The paper "Trust and the Psychological Contract" is a perfect example of management literature review. Trust is an essential factor in any relationship and hence it is an important aspect of the organizational relationship between the employees and the employer. Trust plays a big role in the psychological contract because the presence of trust between employee and the employer results in an honorable psychological contract. Basically, the psychological contract refers to a series of mutual expectations and needs arising from an organization which forms the individual relationship between the employee and the organization (Rousseau, 1995).
Therefore, a psychological contract elaborates the positive benefit which both parties will gain if each does his or her part and thus the relationship will be mutually beneficial. Failure of one party to carry out its obligation results to breach of the psychological contract and this can result to reduced team performance while upholding the promises/obligations in the psychological contract can result to high team performance because team members essentially feel motivated to perform (Bolino, 2008). Trust Theorist Aristotle hypothesized that relationships whose foundation trusts are more honest and trust helps in the development of human beings.
Trust can, therefore, be defined as the ability and willingness to meet individuals and relate freely with such individuals without any mistrust or suspicion (Aristotle, 2004). In an organization, trust forms the basis of an individual’ s personality and performance within an organization set up and trust is divided into three classes, namely: simple, blind and authentic trust. In a simple trust, there is no suspicion whatsoever, no scrutiny or justification while in a blind trust is where an individual has been betrayed but refuses to acknowledge the betrayal while authentic trust entails an individual being aware of the risks involved in trusting and willing to confront distrust and overcome it.
It is the authentic trust which leads to productive organizational relationships (Coyle-Shapiro, & Neuman, 2004). Psychological contract The definition of psychological contract first originated in the work of organizational and behavioral theorists, Chris Argyris and Edgar Schein in 1960s and from then, numerous theorists have come up with various definitions of the psychological contract. A psychological contract is an implicit understanding of the mutual responsibilities that an employee and his/her employing company own to one another.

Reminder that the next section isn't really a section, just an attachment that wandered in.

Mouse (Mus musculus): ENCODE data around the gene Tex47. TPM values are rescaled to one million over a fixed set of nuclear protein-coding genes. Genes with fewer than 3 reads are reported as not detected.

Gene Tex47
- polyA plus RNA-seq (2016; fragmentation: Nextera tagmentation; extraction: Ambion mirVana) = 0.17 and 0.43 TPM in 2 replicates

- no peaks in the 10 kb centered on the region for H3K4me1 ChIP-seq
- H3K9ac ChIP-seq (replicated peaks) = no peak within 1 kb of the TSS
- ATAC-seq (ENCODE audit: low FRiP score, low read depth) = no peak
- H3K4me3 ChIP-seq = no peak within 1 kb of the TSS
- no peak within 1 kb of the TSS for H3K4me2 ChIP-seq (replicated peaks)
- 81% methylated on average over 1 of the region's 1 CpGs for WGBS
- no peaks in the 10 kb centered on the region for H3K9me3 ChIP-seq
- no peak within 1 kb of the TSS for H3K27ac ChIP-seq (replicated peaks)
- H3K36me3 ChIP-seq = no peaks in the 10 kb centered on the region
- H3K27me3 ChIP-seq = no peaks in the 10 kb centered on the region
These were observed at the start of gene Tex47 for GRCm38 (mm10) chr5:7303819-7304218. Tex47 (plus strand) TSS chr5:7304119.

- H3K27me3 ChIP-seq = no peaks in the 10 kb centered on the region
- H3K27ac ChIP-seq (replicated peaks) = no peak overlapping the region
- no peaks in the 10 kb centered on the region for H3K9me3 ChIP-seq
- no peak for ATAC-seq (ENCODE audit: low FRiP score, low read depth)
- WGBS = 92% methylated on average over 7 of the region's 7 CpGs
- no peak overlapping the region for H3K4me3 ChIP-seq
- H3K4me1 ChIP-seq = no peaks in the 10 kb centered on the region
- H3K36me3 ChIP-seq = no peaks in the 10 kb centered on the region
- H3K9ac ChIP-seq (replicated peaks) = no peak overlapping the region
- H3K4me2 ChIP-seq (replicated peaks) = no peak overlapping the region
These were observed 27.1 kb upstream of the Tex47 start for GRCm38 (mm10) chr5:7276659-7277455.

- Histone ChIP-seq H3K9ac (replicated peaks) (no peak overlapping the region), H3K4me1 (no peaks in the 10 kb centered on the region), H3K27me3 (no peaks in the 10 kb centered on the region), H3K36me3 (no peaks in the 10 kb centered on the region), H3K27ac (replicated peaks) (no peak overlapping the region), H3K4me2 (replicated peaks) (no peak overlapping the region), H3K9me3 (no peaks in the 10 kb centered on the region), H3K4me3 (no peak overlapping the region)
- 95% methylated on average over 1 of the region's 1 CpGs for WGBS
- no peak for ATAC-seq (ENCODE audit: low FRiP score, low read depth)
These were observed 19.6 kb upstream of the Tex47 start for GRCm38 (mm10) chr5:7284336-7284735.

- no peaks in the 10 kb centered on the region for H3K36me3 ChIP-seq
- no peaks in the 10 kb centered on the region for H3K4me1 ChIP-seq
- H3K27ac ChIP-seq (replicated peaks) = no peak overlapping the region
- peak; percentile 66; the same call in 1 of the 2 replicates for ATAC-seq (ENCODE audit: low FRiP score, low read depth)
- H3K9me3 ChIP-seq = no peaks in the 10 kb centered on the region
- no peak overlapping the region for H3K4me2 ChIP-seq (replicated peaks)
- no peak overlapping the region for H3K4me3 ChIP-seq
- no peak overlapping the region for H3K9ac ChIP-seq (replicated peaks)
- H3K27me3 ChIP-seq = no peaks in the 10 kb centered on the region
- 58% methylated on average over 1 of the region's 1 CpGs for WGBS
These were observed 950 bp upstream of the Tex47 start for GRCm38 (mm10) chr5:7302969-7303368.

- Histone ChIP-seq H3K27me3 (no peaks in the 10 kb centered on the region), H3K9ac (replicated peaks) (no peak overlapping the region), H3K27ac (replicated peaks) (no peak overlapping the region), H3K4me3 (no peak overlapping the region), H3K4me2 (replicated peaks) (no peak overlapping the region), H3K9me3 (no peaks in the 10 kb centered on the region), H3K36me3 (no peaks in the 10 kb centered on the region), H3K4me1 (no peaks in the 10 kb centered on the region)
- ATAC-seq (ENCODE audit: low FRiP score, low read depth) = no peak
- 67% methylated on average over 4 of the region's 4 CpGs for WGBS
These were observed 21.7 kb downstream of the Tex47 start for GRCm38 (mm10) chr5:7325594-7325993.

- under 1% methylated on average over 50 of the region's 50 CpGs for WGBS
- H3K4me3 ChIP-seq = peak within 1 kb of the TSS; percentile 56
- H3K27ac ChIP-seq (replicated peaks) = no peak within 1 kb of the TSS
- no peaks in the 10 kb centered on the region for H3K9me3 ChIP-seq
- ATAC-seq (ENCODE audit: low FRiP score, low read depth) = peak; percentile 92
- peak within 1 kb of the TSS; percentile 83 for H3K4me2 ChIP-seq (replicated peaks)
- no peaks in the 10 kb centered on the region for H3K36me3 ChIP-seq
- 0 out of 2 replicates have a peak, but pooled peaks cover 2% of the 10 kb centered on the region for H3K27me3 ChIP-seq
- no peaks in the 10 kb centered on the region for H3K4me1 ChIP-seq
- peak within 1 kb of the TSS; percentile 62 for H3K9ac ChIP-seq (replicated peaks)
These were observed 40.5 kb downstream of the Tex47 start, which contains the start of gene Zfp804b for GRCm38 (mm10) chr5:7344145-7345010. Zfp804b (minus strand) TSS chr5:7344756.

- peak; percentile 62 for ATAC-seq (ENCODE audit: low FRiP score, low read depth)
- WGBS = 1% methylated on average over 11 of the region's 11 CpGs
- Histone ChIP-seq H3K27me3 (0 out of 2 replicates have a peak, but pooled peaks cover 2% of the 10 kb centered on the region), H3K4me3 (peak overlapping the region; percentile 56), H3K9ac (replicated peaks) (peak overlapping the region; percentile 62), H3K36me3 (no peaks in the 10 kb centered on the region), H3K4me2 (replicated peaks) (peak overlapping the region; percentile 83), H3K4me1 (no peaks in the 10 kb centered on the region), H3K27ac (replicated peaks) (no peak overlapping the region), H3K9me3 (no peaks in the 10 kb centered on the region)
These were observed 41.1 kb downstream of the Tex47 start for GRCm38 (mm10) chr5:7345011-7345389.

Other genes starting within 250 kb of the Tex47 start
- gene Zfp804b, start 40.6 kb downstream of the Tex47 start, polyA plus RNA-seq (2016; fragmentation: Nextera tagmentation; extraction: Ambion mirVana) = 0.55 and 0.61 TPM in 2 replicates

The psychological contract is comparable to the formal, legal employment contract that indicates the formal obligations of employer and employee within the employment relationship (Herriot, 1997). Shields (2007) explains that a psychological contract fills in the gap that the formal legal employment contract to make up a more inclusive account of the entire range of mutual responsibilities between employer and employee. Rousseau (1995) on the other hand describes the psychological contract as individual beliefs that the organization shapes, in regard to the terms of an exchange arrangement between the employee and their organization.
These beliefs can result from factors like explicit promises made between an employee and his/her manager, interpretations of past exchange patterns as well as observations of others’ experiences. Transaction theory supports this argument because it upholds an exchange arrangement between parties. For instance, in an organization, employees may expect certain treatment from the organizational management in exchange for their job commitment (Shields, 2007).